10 ways to be a media savvy parent (and teach your kids too)

10 ways to be a media savvy parent (and teach your kids too)

Be it print, radio, television or the internet, media has such a huge impact on the lives of children that parents need to learn how to use these mediums to their advantage. Parents who are media-savvy raise kids who are well-informed and aware of what is happening around them.

10 ways to be a media savvy parent (and teach your kids too)

1.  Set an example – Parents often scold their children about watching the TV or playing video games the whole day but they often neglect to heed their own warnings. If your children are around, do not let them see you watching TV or facing your computer for hours on end. Enjoy your kids and do an activity that all of you will enjoy instead.

2. Watch news together – Shielding your children from different violent incidents in the world is a good idea. However, it could also make them ignorant and one-sided. As soon as your kids are old enough, involve him in news watching though you might want to skip the gorier stuff first. Explain to him why this and that is happening and let him ask questions. All these will help him have better understanding on the goings on in the society.

3. Make parenting controls your best friend – If your child is already adept in surfing the internet and YouTube, take advantage of the parent controls by setting them in advance. These parenting controls filter particular sites and videos that have mature content and are not safe for children. With these controls in check, you don’t have to worry about your kid looking at anything that is inappropriate for their age.

4. Sing it – Does your child have a favorite song already? Don’t forget to check the lyrics. Aside from looking out for explicit words, do not forget to review the overall theme of the song. Even Taylor Swift, Justin Bieber and Selena Gomez’s songs have certain themes that may include infidelity, abuse and the likes. Before explaining things, ask your child about her understanding of these songs and go from there.

5. Be a cartoon freak – If your kids are watching cartoons, try hard to watch it with them. Some cartoon shows may not have violent scenes or nasty language but they may set bad examples due to their behaviour and how they treat others.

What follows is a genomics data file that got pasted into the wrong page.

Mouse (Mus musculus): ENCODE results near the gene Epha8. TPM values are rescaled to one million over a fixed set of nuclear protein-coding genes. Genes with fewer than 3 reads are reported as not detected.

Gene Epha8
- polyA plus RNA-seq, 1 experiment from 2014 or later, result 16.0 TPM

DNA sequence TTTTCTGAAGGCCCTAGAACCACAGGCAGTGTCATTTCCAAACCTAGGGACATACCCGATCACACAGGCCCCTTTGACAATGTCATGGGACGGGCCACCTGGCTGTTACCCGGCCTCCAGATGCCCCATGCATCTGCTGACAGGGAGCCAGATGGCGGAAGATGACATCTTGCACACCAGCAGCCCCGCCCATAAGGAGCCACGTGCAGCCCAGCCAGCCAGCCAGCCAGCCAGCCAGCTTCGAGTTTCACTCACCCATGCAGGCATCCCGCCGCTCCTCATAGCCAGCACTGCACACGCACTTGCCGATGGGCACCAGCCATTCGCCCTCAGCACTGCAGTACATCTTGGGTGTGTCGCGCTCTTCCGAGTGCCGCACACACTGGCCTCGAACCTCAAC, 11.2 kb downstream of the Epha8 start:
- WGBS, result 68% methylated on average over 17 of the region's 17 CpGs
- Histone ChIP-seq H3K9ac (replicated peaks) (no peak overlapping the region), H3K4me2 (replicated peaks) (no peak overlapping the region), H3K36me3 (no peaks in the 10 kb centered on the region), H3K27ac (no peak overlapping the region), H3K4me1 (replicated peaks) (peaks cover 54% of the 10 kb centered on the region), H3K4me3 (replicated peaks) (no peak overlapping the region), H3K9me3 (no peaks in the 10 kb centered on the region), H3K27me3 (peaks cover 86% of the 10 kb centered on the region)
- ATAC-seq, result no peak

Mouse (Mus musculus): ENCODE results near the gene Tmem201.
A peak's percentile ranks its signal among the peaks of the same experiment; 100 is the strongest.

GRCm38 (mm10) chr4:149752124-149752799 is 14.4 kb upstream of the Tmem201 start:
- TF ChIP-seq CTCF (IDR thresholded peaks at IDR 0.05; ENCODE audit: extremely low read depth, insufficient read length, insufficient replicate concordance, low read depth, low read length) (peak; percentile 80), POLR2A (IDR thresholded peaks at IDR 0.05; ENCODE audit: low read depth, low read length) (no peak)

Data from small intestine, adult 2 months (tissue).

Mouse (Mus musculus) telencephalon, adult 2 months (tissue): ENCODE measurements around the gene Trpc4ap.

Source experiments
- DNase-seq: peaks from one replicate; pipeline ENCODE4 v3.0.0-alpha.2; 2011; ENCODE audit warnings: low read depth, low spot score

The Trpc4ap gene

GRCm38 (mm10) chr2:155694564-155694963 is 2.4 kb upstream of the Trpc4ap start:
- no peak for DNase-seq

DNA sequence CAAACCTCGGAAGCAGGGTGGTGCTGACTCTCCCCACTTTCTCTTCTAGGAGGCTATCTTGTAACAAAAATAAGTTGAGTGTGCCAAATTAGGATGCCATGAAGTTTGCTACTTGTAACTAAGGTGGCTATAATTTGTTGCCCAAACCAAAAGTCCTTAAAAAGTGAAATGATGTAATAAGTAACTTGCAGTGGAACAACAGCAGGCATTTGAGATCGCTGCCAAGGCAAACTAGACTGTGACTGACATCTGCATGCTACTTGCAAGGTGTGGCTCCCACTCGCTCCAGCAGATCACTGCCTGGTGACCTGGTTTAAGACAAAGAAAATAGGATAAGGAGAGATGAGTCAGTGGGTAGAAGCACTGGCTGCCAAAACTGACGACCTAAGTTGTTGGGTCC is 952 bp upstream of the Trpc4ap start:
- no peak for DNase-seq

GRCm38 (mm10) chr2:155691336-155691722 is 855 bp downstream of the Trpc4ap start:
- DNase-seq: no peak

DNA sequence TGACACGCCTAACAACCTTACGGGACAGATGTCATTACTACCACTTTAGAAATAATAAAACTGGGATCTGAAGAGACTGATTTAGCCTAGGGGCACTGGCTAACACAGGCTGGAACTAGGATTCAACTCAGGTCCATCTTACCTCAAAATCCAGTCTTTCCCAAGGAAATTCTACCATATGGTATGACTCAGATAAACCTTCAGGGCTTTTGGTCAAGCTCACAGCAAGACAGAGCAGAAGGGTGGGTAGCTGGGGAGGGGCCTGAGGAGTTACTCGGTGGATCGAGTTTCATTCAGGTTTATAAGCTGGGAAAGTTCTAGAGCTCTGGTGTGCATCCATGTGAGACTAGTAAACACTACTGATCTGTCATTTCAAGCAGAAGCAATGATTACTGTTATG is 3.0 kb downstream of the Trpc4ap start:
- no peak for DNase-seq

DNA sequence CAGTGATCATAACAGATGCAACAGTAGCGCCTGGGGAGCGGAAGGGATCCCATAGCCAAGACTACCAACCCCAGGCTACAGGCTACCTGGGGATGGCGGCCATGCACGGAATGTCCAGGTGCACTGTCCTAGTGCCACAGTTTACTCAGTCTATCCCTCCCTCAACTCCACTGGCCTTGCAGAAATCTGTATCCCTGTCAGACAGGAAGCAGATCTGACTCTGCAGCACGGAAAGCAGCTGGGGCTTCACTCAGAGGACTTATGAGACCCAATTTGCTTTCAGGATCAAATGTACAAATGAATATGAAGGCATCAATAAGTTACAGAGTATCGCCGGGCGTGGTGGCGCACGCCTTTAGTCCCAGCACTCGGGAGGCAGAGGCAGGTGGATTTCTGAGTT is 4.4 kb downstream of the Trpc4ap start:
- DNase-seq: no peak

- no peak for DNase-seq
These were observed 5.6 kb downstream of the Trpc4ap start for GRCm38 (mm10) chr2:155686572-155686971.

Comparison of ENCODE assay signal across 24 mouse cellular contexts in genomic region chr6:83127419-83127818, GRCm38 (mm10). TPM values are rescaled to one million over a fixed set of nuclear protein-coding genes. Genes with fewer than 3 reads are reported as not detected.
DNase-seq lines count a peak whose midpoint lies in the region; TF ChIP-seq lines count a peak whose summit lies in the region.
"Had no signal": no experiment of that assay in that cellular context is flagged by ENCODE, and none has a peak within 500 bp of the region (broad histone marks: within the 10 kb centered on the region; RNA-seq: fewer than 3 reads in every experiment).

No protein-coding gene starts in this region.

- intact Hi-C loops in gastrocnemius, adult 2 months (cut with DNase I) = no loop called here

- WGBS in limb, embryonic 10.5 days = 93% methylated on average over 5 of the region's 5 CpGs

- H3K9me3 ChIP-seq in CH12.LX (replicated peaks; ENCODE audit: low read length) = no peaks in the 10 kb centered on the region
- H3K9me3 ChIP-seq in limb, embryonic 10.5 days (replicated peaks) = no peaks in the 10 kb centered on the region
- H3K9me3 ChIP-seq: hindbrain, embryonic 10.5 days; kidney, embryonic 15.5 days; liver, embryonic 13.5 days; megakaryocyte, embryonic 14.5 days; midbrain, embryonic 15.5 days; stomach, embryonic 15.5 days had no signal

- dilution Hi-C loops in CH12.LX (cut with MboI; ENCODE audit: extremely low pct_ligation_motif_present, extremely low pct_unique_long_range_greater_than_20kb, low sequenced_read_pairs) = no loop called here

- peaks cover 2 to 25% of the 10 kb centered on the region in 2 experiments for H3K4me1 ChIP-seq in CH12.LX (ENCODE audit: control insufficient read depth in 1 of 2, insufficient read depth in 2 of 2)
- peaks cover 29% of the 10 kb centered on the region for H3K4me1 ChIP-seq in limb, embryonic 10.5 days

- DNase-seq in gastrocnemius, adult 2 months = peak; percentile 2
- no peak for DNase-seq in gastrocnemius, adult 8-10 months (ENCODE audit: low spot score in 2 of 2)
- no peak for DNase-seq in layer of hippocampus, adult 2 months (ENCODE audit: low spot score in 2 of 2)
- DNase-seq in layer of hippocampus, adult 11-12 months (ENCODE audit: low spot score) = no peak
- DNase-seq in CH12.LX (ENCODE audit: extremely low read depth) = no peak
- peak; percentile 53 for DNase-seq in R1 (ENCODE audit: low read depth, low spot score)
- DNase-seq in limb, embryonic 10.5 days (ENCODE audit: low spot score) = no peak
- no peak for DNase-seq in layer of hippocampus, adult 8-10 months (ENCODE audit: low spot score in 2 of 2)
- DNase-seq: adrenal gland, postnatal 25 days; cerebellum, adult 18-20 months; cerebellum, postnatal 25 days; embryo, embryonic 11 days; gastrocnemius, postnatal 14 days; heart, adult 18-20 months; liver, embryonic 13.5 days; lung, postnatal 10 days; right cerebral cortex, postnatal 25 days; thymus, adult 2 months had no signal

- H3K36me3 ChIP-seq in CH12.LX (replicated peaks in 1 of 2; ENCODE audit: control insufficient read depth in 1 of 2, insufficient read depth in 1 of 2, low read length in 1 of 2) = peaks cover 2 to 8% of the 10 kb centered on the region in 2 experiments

6. Bring in the Oldies – This 2013, allow your children to experience the songs and movies of the yester years. If she is fond of musicals because of Disney’s High School Musical, introduce her to the King and I, Sound of Music and the likes. Immersing her in different music and movie genre would make her a more versatile and well-rounded individual.

7. Digital Code of Conduct – Most children have their own cellphones and tablet these days and their attention is greatly absorbed by these. Don’t let this happen to your children by establishing a certain digital code of conduct like not using these gadgets while eating together with the family and while doing homework, allowing you to borrow these items at any time and more.

8. Be versatile – Aside from just watching news on TV, read newspapers and various articles as well. Doing this will not only allow your children to be more socially aware, their reading comprehension and vocabulary will increase as well.

9. Social network watch – Ask your children if they are registered in any networking sites. Check their status updates, photos, videos and other stuff that they have uploaded. Remind them to be always careful in whatever they may post and to always stick to age appropriate topics to avoid getting into trouble.

10. Talk about it – You cannot watch your school children 24/7 so make it a habit to ask her about her day in school and with her friends. Ask about the games and books that she has played and read. This way, you can subtly check if she had only been immersed in age-appropriate things all day. In turn, share to her about your day at work or at home too.

Here are some related stories that might interest you:

Family Rules: How to Set Them

5 tips to get that kid to read

Computers and kids:  how early is too early

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Written by

Karen Mira

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